Occupational Therapy

An occupational therapist is a rehabilitation therapist who specializes in helping those with physical disabilities do everyday tasks, ultimately increasing their well-being in life. For instance, an occupational therapist (OT) might help an amputee learn how to navigate around their home or workplace again. Additionally, they might develop techniques for a child with behavioral issues get along better in school.

Please note: This is an informational page for current SPU students and does not represent a program that SPU offers.

Admission to occupational therapy schools requires a bachelor’s degree with a background in biology and human physiology. Volunteer work in an OT clinic is also recommended. The programs usually combine classroom with field work to properly prepare students to be competent occupational therapists. After graduating, National Board for Certification of Occupational Therapy exam must be taken before applying for a license.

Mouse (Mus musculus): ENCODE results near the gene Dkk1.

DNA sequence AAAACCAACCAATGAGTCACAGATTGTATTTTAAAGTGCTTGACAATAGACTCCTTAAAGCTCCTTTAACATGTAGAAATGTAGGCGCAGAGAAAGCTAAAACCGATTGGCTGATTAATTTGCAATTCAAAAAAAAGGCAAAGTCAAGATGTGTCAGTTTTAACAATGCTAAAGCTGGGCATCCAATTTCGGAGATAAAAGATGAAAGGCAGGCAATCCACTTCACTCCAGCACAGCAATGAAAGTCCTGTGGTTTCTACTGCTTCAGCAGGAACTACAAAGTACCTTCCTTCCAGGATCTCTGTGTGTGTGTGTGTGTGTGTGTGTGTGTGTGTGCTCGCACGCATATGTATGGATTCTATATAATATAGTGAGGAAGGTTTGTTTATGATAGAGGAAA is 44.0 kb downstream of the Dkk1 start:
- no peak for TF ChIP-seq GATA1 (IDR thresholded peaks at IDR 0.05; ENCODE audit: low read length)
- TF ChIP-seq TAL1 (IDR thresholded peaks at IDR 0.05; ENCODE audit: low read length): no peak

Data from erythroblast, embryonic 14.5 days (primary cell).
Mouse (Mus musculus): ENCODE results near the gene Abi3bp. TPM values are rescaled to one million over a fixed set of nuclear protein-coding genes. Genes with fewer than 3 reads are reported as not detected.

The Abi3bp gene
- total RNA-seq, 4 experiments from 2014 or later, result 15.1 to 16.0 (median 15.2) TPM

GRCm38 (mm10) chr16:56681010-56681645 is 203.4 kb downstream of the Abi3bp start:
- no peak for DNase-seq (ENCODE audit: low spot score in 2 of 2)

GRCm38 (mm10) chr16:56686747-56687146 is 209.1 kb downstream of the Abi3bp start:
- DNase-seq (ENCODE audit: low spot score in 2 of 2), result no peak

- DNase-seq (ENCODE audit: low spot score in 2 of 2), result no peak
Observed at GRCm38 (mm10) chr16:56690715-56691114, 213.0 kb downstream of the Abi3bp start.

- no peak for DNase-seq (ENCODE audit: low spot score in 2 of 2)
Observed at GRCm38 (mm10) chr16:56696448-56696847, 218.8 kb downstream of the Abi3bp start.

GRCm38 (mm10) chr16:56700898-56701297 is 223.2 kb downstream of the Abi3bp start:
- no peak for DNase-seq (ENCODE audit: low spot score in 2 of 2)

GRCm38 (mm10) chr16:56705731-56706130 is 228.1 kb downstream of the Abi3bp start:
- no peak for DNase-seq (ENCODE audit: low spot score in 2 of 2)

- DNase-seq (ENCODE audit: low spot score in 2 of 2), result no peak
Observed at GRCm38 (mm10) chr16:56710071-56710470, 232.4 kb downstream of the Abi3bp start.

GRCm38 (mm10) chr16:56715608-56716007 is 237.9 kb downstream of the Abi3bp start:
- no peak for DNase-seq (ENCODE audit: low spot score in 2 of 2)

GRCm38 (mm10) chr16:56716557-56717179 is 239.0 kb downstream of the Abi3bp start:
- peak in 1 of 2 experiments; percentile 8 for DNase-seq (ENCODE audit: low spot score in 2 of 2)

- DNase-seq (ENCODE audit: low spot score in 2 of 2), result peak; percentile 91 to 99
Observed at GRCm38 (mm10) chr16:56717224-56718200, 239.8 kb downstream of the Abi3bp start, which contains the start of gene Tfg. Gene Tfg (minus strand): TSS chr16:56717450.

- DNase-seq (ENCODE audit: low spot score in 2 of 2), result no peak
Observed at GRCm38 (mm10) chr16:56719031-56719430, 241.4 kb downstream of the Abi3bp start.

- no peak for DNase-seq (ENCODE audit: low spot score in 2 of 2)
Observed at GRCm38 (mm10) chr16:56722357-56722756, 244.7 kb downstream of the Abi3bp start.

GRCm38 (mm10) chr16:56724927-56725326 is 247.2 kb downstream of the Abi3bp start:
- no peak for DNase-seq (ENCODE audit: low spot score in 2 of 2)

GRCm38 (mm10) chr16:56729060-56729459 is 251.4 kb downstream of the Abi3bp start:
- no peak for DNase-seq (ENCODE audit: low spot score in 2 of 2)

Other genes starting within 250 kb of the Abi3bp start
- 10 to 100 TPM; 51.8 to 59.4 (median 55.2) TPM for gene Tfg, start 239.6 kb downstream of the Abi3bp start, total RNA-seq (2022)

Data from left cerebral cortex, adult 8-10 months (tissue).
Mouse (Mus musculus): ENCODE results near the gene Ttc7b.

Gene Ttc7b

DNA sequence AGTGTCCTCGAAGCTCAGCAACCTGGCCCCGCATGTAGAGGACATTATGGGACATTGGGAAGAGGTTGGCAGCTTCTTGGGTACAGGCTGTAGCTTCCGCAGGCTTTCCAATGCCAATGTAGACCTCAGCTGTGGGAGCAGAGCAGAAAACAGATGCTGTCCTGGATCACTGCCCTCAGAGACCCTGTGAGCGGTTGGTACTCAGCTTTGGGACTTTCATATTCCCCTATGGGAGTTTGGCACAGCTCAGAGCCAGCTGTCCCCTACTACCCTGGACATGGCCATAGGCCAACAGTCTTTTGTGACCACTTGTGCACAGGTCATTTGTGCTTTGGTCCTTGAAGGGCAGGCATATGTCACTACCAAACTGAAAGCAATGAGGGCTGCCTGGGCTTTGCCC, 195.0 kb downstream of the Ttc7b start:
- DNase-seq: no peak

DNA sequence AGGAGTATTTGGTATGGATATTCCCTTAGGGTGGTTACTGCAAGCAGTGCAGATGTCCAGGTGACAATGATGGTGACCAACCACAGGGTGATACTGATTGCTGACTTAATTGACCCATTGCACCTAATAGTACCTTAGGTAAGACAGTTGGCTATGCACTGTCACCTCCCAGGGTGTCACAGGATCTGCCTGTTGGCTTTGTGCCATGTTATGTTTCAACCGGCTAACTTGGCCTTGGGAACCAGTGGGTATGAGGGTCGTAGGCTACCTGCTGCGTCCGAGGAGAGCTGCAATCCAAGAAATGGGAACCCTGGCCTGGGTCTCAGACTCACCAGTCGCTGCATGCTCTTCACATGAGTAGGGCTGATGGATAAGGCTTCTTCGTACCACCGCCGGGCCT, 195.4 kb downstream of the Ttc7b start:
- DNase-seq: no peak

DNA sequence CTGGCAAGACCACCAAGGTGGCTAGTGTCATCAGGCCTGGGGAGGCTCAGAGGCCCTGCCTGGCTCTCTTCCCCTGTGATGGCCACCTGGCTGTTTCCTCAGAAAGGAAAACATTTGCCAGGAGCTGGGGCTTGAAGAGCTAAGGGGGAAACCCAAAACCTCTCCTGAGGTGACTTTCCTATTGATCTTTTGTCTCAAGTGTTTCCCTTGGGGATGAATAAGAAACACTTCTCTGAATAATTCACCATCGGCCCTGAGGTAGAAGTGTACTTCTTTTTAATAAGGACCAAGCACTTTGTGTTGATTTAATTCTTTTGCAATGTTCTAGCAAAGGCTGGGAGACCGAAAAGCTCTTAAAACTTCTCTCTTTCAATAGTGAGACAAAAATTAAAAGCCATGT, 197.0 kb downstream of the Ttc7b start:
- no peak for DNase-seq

Professional Website

General Information


There are both OT Doctoral-Level Programs and Master’s-Level Programs accredited by the Accreditation Council for Occupational Therapy Education (ACOTE). Programs are 2 to 3 years.


Prerequisites vary depending on the school, but in general the following are required for consideration:

  • Completion of the following course work:
    • A&P w/lab, Abnormal Psychology, Sociology, Physics, Psychology of Human Growth & Development, Statistics
  • General Record Exam
  • Letters of Recommendation
  • Shadowing Experiences

Standardized Tests

After completing an OT program, occupational therapists must pass the National Board for Certification in Occupational Therapy.

Content provided by PPHS students Becca Gorrie and Emma Honeyman